We're now shipping our Fluksometers with v1.1 of the sensor board. This board is a daughterboard that snaps onto a PCB containing an Atheros 2317 wifi chipset.
The boards communicate via the UART TXO and RXI lines. GND and VCC offer a 3.3V power supply to the sensor board. The board layout image below contains annotations detailing the sensor board's most important functions. More information can be found in the Eagle schematic and board layout files in the Flukso repository. A pdf of the schematic is attached to this blog post.
We've also recently purchased a shiny new Rigol DS15052E 50Mhz 2-channel digital storage oscilloscope. You can see David Jones's rave review about it here. Besides being able to visualise non-repetitive signals, these DSO's also allow you save a screendump to a USB stick. We've put the Rigol through its paces by measuring the current clamp's output. The clamp's rectifier bridge creates a 100Hz ground tone with several harmonics as ripple on top of the DC signal. The image below shows the ripple in yellow. The Rigol's built-in Fast Fourier Transform calculates the signal's frequency spectrum (purple line in dBVrms). The first, second and third harmonic have been annotated on the image. The sensor board's A/D convertor samples the current clamp's signal at 488Hz. The FFT shows us that the third harmonic is sufficiently attenuated to prevent significant aliasing to occur at this sampling rate.
The second measurement shows the waveform triggered by a DIN-rail energy meter connected to the sensor board's digital input. This energy meter contains an open-collector transistor output which goes into a on-state for 40ms when 1Wh of energy has been consumed. By connecting the collector to the microcontroller's pull-up resistor to VCC and a debouncing capacitor to GND, we obtain a nice sharp falling edge. The pulse takes a longer time to restore to VCC due to the charging of the debouncing capacitor through the pull-up. These effectively form an RC circuit with a time constant of 4ms.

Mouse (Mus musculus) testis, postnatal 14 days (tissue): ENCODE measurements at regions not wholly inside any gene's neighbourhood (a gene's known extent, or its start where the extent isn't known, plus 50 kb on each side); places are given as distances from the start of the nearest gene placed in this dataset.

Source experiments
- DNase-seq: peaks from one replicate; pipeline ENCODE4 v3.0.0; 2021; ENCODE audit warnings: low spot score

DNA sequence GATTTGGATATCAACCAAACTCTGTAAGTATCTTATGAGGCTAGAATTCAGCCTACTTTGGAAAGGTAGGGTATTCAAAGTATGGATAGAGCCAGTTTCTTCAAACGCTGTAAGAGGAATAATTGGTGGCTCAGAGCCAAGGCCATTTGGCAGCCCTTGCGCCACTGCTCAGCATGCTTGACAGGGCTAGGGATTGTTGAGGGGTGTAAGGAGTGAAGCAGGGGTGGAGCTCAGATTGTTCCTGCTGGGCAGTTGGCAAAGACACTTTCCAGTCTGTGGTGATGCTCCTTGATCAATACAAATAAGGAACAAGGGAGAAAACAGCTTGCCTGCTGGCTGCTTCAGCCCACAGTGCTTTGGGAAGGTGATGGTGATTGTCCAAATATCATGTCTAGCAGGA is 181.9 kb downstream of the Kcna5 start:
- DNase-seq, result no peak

We have used the DIN-rail energy meter as a reference to benchmark a 1-phase and 3-phase Fluksometer setup. The chart below shows a 24h measurement of the setup. The Fluksometer closely tracks the reference signal, except for some overshoots. These can be partly attributed to the presence of inductive loads which will cause the Fluksometer to overestimate the amount of real power being drawn by the load. Other error sources would be a supply voltage deviating from 230V and the non-linearity of the current clamp, which should be limited to 2% across the clamp's dynamic range according to the datasheet. In this specific real-world test, we observe a 2% deviation of the average consumption for the 1-phase meter and 6% for the 3-phase one.